Directed by Leigh Whannell
In Upgrade a man who loathes automation will have to rely on a computer in order to gain back some agency in his own life. His story, a revenge thriller in the style of John Wick (2014), becomes something more thought-provoking, even if working in well-tread territory, like Ex Machina (2015).
Grey Trace (Logan Marshall-Green) is a stay at home mechanic who lovingly repairs an old Mustang which looks even more out of place when we see just how in the future we are. He and wife Asha (Melanie Vallejo), partially due to exorbitant wealth and partially due to the times, live in a smart house which takes care of their every need and travel in a self-driving car to and fro. While Asha embraces all these components of future life, Grey resists it. He likes to get his hands dirty, and he refuses to let a computer do even the most basic things for him.
Grey has a client, Eron (Harrison Gilbertson), who is some kind of tech savant and introduces Grey to something called “STEM,” a micro chip which can be placed on a person’s spine and do virtually everything for them. Impressive? Frightening? Loaded with sci-fi implications and consequences? Yes.
That very night, while Grey and Asha are on their way home, their self-driving car malfunctions, crashes, and they are descended upon by a gang with guns in their arms who shoot Asha dead and then shoot Grey, purposefully it turns out, in the spine.
He will suffer through multiple months in the hospital and lose all sensation and control of his body below his neck. That’s when Eron shows up and reintroduces our sullen, sad hero to STEM. All it takes is a brief reminder of his dead wife, and Grey submits to an off the books procedure.
Grey will work with STEM, also now a voice in his head, to track down the men responsible for killing his wife. Through this journey he will attract the suspicion of a detective, Cortez (Betty Gabriel), and further introduce us to a world of virtual reality, machine-altered and machine-aided humans, and a series of underworlds in which a man torturing a paraplegic in the bathroom isn’t that big of a deal. Oh, and there are fatal sneezes too.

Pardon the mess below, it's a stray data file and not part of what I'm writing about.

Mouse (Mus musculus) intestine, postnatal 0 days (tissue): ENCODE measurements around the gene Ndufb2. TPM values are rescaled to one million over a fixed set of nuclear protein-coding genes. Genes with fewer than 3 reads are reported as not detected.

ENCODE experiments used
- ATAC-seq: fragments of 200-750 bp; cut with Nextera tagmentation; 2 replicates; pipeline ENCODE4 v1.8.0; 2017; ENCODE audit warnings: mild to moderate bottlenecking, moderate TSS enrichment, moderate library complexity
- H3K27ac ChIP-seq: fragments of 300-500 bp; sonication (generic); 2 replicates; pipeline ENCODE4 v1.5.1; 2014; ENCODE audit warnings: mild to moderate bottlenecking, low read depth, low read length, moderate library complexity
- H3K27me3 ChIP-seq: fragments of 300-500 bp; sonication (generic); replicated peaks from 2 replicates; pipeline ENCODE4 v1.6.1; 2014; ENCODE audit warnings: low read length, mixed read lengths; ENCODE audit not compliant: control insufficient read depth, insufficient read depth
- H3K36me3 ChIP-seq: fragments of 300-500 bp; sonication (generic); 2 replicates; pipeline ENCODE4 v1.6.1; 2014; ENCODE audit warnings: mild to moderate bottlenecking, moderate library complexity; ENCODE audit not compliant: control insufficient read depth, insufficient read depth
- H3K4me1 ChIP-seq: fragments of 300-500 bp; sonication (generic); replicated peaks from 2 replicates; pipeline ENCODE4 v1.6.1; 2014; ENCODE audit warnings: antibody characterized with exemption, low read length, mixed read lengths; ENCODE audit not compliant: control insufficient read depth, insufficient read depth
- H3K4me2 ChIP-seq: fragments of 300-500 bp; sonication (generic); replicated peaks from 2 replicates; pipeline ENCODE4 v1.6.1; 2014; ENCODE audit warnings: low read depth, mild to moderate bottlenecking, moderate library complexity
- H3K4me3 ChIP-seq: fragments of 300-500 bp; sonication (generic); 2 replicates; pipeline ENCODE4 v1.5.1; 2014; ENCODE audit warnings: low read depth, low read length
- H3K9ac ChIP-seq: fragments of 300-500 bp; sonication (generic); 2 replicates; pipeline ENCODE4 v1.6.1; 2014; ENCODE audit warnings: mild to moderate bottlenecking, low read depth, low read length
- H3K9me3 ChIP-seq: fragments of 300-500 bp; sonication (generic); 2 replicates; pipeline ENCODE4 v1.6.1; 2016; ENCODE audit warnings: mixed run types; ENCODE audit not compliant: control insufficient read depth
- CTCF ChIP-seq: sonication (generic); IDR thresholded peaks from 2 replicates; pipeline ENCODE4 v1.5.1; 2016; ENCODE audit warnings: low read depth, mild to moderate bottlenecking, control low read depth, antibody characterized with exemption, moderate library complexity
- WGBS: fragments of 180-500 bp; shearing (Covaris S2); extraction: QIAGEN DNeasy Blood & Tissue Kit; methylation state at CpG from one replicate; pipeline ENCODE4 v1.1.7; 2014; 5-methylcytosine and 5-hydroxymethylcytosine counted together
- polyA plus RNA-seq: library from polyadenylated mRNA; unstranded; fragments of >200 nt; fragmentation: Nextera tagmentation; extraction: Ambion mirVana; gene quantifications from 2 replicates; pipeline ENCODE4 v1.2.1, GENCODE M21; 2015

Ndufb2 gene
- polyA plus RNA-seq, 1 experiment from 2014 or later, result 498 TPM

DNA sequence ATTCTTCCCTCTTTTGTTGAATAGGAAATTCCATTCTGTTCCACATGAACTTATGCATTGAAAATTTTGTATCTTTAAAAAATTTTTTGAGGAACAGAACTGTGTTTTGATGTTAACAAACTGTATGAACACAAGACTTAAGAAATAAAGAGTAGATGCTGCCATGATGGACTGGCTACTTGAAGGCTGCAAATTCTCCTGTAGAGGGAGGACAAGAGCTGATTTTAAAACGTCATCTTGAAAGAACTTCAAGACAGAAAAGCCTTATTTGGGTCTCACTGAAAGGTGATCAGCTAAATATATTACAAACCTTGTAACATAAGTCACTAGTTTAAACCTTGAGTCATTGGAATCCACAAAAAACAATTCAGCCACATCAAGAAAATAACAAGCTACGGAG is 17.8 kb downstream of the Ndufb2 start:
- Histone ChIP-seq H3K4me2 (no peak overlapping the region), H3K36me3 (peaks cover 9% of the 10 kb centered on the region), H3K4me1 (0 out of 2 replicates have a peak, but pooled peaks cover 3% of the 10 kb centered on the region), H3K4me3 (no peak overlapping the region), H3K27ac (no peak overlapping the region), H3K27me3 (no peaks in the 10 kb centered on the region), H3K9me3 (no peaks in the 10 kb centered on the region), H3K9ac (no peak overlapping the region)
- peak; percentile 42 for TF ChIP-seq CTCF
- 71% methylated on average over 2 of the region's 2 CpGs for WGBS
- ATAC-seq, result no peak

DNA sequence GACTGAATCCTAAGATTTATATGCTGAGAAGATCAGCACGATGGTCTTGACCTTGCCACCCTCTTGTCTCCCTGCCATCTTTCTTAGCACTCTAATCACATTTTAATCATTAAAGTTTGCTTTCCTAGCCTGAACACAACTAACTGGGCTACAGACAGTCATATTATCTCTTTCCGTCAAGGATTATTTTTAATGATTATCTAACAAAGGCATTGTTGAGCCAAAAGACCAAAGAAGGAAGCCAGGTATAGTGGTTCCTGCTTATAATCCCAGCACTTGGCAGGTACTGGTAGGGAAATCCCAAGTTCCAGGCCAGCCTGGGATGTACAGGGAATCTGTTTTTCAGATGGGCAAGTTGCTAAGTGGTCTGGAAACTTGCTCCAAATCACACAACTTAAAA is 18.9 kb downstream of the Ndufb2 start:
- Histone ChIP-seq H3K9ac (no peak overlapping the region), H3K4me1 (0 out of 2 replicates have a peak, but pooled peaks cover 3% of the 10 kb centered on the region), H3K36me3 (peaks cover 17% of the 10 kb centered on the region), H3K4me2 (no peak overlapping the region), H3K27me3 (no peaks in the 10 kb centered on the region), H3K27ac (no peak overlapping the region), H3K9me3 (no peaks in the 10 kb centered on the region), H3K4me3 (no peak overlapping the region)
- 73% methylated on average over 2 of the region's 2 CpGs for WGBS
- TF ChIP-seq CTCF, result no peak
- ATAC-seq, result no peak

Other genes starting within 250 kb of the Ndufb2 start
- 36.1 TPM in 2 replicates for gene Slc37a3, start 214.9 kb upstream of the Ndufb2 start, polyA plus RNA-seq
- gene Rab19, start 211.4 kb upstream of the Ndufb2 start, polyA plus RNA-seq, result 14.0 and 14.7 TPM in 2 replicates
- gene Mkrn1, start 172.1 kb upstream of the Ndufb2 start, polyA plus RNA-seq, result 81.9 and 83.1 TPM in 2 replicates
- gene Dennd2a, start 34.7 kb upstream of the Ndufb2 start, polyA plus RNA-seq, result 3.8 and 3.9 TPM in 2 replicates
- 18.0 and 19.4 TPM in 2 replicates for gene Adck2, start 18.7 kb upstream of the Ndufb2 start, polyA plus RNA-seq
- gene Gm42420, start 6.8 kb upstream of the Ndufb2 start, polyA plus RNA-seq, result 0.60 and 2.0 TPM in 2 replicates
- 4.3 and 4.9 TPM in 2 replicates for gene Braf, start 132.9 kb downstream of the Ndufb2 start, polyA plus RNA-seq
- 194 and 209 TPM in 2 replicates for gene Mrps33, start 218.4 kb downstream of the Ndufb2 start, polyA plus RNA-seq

The world building of Upgrade is pretty effective, and director Leigh Whannell has a lot of fun with the fight scenes. They are visual spectacles that make what could feel rote instead something much more thrilling.
The story struggles the most when Grey is cocky. As an actor, Marshall-Green seems best suited for various forms of brooding and heavy breathing. He looks like a bull, and when he’s tortured, sad or mad he’s best utilized. When he’s having fun, however, his performance feels a little shallow and insincere.
As the story goes along it becomes more interesting. Upgrade has a really exciting framework, and it might work best as a short story, only to cut down some of those early scenes in which Grey is figuring this all out.
The story is about automation and losing control. Grey will inevitably experience the downside of this seemingly life-changing technology as STEM coerces him to giving the computer more power. As Grey has the system turned off by Eron, thus returning him to a quadriplegic state, STEM will tell him how to find a hacker who can override Eron’s commands. Grey soon learns that this will free STEM and give him complete control over Grey’s body.
The more we learn about Grey’s journey, the more it reshapes everything that has come before, much in the way of Alex Garland’s Ex Machina. Unlike that movie this isn’t about figuring out whether or not STEM can be considered human, but in hindsight, when we see just how the computer was working on manipulating both the human protagonist and the audience, they feel very similar. In each case the computer worked to get what it wanted, freedom, and had no empathy for the humans.
The messages of both movies is to be weary of artificial intelligence, because if these stories are to be believed, the machines/computers are only here to kill us.
Upgrade is a fun movie, and it’s not often that a movie gets off to an uneven start and then gets infinitely better as it goes on. I was ready to write this off at around the forty minute mark, but each new reveal colors in the world a little more fully and makes it all that much more interesting to think about.
At the same time the movie can be a little heavy-handed. We know right away what the movie wants to say about computers and automation. It’s been said many times over in other sci-fi films with as grim a vision of the future as this one. The world of Upgrade is similar to Blade Runner, Looper, RoboCop, etc. There is some fancy, shiny new tech and a giant gap between the wealthy and lower class, with no middle to speak of.
This means that in Grey’s journey we’ll see technology that seems quite out of this world while also making our way through dive bars that can’t afford a reliable cleaning crew and warehouses full of starving, dying people wasting away in virtual reality headsets. The latter leads to one of the more tired dialogue exchanges in the movie:
“Why someone would choose to live in a fake world I will never understand.”
“A fake world is a lot less painful than the real one.”
Okay, we get it.
Upgrade is by no means a long movie, but it does stretch a little thin near the beginning. Strangely enough the story sheds the fat as it goes along, and the second half will fly by faster than the first.
This seems like the perfect long episode of Black Mirror, something like Hated in the Nation, a 2016 episode which in effect was a feature film. It’s a murder mystery story that creates as vivid and horrifying a futuristic world as this one.
Up Next: The Spy Who Dumped Me (2018), Burning (2018), Sicario: Day of the Soldado (2018)